Sparc SoMa: Compassionate use in an adult-use world


On paper, Sparc reads like our dream dispensary. It offers in-store recycling programs, supports the city’s equity initiative, champions compassionate use, and sells biodynamic flower grown on its own farms. 

After more than a decade as a collective, Sparc (formerly known as the San Francisco Patient and Resource Center) opened its first dispensary on Mission St. in 2010. Today, the company operates four additional adult-use dispensaries across San Francisco, Santa Rosa, and Sebastopol and grows its own herb at a certified, biodynamic farm in Sonoma County. Despite the shift to adult use in 2018, Sparc has kept the spirit of the medical marijuana movement alive. 

When Proposition 64 made adult use legal here in 2018, it decimated many Compassionate Use organizations, so-called for their practice of giving free weed to low-income patients under Proposition 215, which legalized medical marijuana in California. Under the new rules, these organizations, already running thin, were required to pay taxes on cannabis donations. While many of those organizations have ceased operation, Sparc has continued to support patients with chronic illnesses, vowing to pay fees for state medical marijuana cards and providing free ounces to select patients every month. 

Also on Sparc’s agenda: uplifting communities disproportionately affected by the War on Drugs. Cities like San Francisco have created equity programs to ensure equal opportunity for those affected by mass-incarceration during prohibition. The intended goal is to use industry veterans like Sparc as incubators for aspiring entrepreneurs. Not only has Sparc registered with the city as an equity incubator, it’s also dedicated shelf space to equity participants, and provided employment opportunities to applicants “disproportionately impacted by the criminalization of cannabis.” 

On paper, Sparc is the pot shop the 21st century deserves. In person, it’s a space stuck in time. 

Sparc’s dedication to old school ethics should be applauded, but there are some things better left in the past. Reclaimed wood is one of them. The store’s outmoded interiors mix the rugged polish of an unused barn with the solemn sterility of a dentist’s waiting room. The walls are lined with reclaimed wood boxes concealing the shop’s inventory, and the counters are wrapped in reclaimed wood panelling. In the lounge, a series of communal tables, which runs parallel to a bank of cashiers, continues the all-reclaimed-everything motif. It might seem like a nitpick for a space more focused on feels than looks, but with a stylish shop like Vapor Room just around the corner, every detail matters.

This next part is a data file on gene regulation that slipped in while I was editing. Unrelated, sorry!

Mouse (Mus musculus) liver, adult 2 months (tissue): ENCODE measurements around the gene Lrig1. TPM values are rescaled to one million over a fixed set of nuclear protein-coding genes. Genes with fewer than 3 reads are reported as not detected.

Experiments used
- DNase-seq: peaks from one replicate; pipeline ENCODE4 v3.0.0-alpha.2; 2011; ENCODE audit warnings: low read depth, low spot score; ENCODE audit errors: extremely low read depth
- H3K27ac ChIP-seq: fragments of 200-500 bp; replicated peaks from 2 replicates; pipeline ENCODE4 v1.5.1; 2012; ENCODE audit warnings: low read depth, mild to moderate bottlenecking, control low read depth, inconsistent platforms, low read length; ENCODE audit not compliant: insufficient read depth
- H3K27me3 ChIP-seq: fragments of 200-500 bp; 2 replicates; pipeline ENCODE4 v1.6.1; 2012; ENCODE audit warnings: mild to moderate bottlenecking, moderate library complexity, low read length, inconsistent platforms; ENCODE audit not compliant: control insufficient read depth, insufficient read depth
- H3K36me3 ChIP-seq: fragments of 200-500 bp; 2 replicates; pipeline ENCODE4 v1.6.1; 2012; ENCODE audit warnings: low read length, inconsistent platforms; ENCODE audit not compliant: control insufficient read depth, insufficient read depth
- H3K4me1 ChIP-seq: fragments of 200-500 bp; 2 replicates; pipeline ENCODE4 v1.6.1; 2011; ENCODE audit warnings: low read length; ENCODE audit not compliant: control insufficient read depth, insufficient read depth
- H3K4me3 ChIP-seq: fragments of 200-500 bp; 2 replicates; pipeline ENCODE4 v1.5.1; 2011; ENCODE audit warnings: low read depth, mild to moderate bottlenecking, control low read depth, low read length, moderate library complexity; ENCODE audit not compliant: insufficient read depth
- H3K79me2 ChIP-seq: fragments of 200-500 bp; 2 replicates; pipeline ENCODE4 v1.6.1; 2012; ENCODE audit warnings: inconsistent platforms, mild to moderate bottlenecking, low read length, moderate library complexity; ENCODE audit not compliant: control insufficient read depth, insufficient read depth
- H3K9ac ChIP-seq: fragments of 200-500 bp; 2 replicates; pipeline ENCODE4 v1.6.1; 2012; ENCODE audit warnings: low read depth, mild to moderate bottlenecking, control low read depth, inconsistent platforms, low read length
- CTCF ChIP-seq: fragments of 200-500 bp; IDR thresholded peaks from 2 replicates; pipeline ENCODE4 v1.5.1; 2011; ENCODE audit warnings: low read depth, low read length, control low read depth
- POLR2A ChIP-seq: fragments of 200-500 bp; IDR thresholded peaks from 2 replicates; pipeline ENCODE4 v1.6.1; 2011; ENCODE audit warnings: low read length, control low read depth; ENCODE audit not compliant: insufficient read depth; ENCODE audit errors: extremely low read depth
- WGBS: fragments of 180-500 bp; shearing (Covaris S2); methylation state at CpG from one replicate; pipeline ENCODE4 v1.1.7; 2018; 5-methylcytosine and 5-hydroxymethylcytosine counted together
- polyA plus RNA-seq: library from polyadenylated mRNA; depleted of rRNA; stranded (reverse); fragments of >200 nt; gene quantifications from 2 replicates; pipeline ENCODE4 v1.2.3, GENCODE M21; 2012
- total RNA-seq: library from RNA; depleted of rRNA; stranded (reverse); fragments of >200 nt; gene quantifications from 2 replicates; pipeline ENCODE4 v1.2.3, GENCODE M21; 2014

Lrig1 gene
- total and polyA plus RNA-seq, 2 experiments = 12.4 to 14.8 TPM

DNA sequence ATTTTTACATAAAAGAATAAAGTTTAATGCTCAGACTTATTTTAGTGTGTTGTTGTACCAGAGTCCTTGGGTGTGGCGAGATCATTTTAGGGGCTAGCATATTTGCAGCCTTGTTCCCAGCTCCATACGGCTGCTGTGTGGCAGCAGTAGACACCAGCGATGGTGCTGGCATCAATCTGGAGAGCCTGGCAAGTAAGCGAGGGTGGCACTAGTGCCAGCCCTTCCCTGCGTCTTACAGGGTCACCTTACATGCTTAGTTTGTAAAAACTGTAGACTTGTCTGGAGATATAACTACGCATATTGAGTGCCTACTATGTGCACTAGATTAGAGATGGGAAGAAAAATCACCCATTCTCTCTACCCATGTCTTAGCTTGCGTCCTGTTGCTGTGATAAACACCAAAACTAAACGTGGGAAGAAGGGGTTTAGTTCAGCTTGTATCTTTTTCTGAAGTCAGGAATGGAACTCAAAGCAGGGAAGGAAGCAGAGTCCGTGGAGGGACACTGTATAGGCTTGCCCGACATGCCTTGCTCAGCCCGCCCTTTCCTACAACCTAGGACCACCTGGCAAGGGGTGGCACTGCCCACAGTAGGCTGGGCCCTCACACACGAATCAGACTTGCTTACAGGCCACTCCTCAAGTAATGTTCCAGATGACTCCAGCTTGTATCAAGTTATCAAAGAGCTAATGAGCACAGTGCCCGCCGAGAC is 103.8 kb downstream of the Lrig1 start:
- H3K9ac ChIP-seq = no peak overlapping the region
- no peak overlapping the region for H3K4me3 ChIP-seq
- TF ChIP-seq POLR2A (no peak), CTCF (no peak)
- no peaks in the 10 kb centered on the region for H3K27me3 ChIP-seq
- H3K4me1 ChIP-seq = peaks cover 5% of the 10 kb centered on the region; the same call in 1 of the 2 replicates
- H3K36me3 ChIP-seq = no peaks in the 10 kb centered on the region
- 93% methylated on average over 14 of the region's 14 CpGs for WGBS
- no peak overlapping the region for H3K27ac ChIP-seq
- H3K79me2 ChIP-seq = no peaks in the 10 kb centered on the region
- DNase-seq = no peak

Also on Sparc’s agenda:
uplifting communities disproportionately affected by the War on Drugs.


Unlike Vapor Room, which also has roots in medical marijuana, Sparc is sticking with the traditional look-don’t-touch retail model. Very few products are in view here. Some sit in small glass display cases or on unloved shelves. Others are concealed in wood boxes, but all of the products are behind the counter. What you can’t see is displayed on iPads o laminated menus. If you’re a visual shopper, you’d be better served at Vapor Room or Harvest, where customers are free to browse shelves. If, on the other hand, you’re an old pro who knows exactly what you’re looking for, Sparc has an extensive selection of flower and concentrates. 

It also happens to be one of only nine adult-use dispensaries to permit onsite consumption. Large-format prints of dank buds and green pastures hang above a series of communal tables, each equipped with a massive Volcano vaporizer. There’s no smoking here, aside from weekends after 4:20PM. 

This is where the clinical vibes come into play. At just about every other on-site consumption lounge in the neighborhood, and there are plenty, smoking is commonplace. Barbary Coast, Moe Greens, and Urban Pharm even have dab bars. By limiting smoking to a few hours a week, Sparc might be limiting business, but it’s also limiting airborne carcinogens, in keeping with its image as a safe and sterile environment for medical marijuana patients. This is the San Francisco Patient and Resource Center, after all. 


We get the giant vape rigs. We can understand the lack of merchandising on the floor. We’re obviously not fans of reclaimed wood, but even that we can forgive. There’s just one thing about our experience at Sparc that could have prevented us from returning. With everything essentially out of view, your budtender becomes your conduit for understanding the shop’s inventory. Unfortunately, our server didn’t seem interested in conveying much. 

We asked for a pre-roll recommendation based on a short list of criteria: Sativa-dominant, citrus notes, high THC. Our budtender offered a single recommendation: a Blue Tarantula Durban Poison, kief-dusted joint. Before we could respond, he asked “so, is that what you want?” With no other information to go on, we took him at his word and took off. 

We went into Sparc with little knowledge of its history and few expectations. It wasn’t until after our trip that we learned of its rich history and commitment to sustainability, equity, and marijuana as medicine. Yes, Sparc looks like a throwback to the days of medical marijuana, but so do its ethics. If anything could make us overlook that much reclaimed wood it’s compassion. Sparc seems to have that in spades.